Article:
The plight of a five-year-old boy awaiting an urgent liver transplant in the UAE after being born with diabetes has highlighted the importance of early testing.
Details of the child's health battle were shared on World Diabetes Day on Tuesday to show not all incidents of the disease are lifestyle related.
Most type two diabetes are a by-product of a poor diet and sedentary lifestyle, but the case has underlined why the Arab region is looking at testing in order to give the best chance in life to babies born with life-limiting monogenic diabetes.
More than half a billion people are living with diabetes worldwide, but fewer than four per cent of all diagnoses are monogenic – where genetic mutations inherited from parents lead to diabetes at birth.
Although unusual, monogenic diabetes is around three times higher in the Arab world.
One factor in this is consanguinity, where a child’s parents are related.
The five-year-old was diagnosed with diabetes at just six weeks, while doctors later recognised the symptoms as Wolcott Rallison Syndrome.
A sample was sent to a specialist centre in the UK to confirm the condition.
WRS generally leads to liver failure, kidney impairment and skeletal dysplasia, and carries a high mortality rate, leading doctors to push for a liver transplant for the child, who has not been named.
“Clinicians across the world, as soon as they've got a baby diagnosed with diabetes below six months of age, they contact us in Exeter and send samples so we can confirm the cause,” said nurse Margaret Shepherd, associate director of nursing research of monogenic diabetes at the Royal Devon University Healthcare NHS Foundation Trust.
“In this case, we were able to get a genetic test done and get that back to them within a couple of weeks, and then provide clinical advice.
“The suggested benefit now of getting an early genetic test, is finding out if it's Wolcott Rallison early on and then in those cases suggest an elective liver transplant.”
A child diagnosed below the age of six months, known as neonatal diabetes, is highly likely to have a single gene change causing the disease and should be referred for genetic testing.
For half of these cases, individuals can be treated with tablets rather than insulin injections, significantly improving their quality of life.
Most cases misdiagnosed
Around 80 per cent of those with monogenic diabetes are initially misdiagnosed as having type one due to their young age, with most cases going undetected altogether.
In the Arab world, the incidence of neonatal diabetes is about one in every 20,000 to 30,000 births compared to one in every 100,000 babies in the UK.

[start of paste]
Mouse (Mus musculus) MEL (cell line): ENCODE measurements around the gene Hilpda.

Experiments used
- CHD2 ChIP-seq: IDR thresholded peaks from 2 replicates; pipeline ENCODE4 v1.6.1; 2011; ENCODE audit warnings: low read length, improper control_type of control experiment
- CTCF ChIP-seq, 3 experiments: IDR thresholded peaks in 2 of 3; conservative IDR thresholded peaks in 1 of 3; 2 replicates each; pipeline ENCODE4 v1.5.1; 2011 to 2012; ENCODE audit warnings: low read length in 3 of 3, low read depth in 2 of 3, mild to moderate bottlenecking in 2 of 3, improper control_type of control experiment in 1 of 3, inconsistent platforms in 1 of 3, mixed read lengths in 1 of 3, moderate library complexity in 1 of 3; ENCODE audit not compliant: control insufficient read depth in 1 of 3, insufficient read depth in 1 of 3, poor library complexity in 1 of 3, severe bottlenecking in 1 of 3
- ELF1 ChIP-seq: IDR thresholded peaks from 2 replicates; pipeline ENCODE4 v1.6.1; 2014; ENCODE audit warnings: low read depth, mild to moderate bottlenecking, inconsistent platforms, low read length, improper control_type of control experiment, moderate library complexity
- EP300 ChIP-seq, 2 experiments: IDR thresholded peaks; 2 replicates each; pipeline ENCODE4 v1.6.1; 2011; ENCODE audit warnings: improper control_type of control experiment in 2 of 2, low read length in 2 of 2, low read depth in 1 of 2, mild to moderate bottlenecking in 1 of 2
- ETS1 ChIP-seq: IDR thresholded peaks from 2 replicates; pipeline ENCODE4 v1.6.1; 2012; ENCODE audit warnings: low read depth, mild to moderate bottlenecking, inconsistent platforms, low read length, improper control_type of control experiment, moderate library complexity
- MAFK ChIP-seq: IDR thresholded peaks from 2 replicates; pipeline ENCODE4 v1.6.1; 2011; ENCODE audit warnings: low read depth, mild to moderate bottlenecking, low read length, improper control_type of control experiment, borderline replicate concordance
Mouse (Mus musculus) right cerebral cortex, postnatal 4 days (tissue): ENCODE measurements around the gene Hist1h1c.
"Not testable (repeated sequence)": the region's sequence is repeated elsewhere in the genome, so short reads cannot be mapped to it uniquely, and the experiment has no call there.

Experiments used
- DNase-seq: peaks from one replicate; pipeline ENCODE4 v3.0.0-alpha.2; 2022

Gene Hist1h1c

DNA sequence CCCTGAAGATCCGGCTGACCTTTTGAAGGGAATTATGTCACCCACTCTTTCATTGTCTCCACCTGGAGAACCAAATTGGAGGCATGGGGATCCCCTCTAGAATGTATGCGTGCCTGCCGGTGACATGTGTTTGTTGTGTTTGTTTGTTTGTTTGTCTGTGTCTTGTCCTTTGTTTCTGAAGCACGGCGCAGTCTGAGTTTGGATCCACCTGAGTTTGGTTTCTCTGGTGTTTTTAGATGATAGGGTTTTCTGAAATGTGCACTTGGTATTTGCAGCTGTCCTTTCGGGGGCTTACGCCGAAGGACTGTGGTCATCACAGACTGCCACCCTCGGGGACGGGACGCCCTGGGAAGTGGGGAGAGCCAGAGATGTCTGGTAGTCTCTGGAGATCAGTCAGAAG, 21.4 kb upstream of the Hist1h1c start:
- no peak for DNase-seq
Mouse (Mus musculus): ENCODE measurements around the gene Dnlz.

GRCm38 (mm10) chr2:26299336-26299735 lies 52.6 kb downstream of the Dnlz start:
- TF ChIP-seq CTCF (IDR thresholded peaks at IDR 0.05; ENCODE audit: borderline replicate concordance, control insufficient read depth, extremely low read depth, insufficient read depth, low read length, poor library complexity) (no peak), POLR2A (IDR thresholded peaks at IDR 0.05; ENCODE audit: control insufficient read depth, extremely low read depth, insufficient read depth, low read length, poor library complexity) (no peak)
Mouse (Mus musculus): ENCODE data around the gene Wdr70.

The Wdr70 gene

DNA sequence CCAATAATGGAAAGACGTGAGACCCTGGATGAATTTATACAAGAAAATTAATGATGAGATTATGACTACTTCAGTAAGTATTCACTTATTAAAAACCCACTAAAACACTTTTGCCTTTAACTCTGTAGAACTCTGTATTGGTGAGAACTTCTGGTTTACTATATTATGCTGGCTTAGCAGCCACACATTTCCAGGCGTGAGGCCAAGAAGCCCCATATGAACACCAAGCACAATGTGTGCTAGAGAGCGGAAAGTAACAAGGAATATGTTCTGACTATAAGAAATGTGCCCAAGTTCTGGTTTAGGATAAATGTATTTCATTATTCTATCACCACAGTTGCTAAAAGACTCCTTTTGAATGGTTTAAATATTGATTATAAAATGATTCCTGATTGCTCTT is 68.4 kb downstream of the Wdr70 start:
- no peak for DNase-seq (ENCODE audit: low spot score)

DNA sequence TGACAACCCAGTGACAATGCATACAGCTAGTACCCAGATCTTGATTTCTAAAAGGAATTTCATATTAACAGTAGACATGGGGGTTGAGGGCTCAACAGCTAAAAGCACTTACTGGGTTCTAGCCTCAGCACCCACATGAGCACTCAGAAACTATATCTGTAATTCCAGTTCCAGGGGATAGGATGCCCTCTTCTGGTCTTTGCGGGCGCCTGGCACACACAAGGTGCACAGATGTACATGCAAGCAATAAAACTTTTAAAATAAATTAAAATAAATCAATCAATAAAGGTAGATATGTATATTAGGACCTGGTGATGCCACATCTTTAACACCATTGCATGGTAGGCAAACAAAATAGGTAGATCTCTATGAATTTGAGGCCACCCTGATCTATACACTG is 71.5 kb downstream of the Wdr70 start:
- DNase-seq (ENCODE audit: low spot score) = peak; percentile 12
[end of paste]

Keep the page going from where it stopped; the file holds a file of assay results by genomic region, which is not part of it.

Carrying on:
“In the past, it's been a very poor prognosis typically in these individuals because of the liver problems that cause a high mortality,” said Ms Shepherd.
“This is where the idea of elective liver transplant is really giving these families new hope they wouldn't have had before.
“We're able to offer the genetic testing very early, so as soon as a child is diagnosed with diabetes as a baby.
“The benefit for getting the genetic diagnosis early can greatly help with the management in those cases.”
Diabetes is a condition marked by high blood glucose, or sugar, and is classified into several types. In type two diabetes, the body does not respond normally to insulin, or is insulin resistant, with increased urination and thirst common symptoms.
The Middle East and North Africa has the highest incidence of diabetes worldwide, with 192,500 children and adolescents living with type one diabetes, and in India, where 244,500 children and adolescents are living with the disease.
The International Diabetes Federation said about 16.3 per cent of the UAE population has diabetes, compared with about 9.3 per cent worldwide.
Weight loss successful formula
Around 90 per cent of diabetes patients have type two, and it is a growing problem around the world, due to changing lifestyles.
Although type two diabetes cannot be cured, those able to manage their blood sugar levels without medication can go into remission.
Weight loss is the most tried and tested formula, but that has also created a headache for doctors.
A surge in popularity of diabetes medications as appetite suppressants has led to a worldwide shortage.
Semaglutide, also known as Ozempic, was approved for use in adults with type two diabetes in 2017 by the US Food and Drug Administration, and has seen a meteoric rise.
Although not approved for weight loss, it has been widely prescribed for that reason around the world.
Dr Mohammad Fityan, head of department at the weight management clinic at Burjeel Medical City, said the shortage posed problems for patients.
“It was really frustrating as we could not start diabetes patients on Ozempic,” he said.
“These were patients who really needed it. We had many cases where we were jumping between one medication to another as the patient would tell us it was not available anywhere.”
Typically, patients with type two diabetes would need to take medications to manage their condition for life.
The drug works by mimicking a naturally occurring hormone, which slows digestion and reduces appetite in a similar way to bariatric surgery.
A global shortage changed the way doctors treated their patients, prompting a UAE government crackdown on pharmacies administering Ozempic and other similar diabetes medication for weight loss.
“Changing medication affects patients in a negative way because when we start a specific drug, we are aiming for a certain dose,” said Dr Fityan.
“To avoid significant side effects, we start with a low dose and gradually increase it.
“When we were jumping between different brands, we were just resetting which was a waste of time.”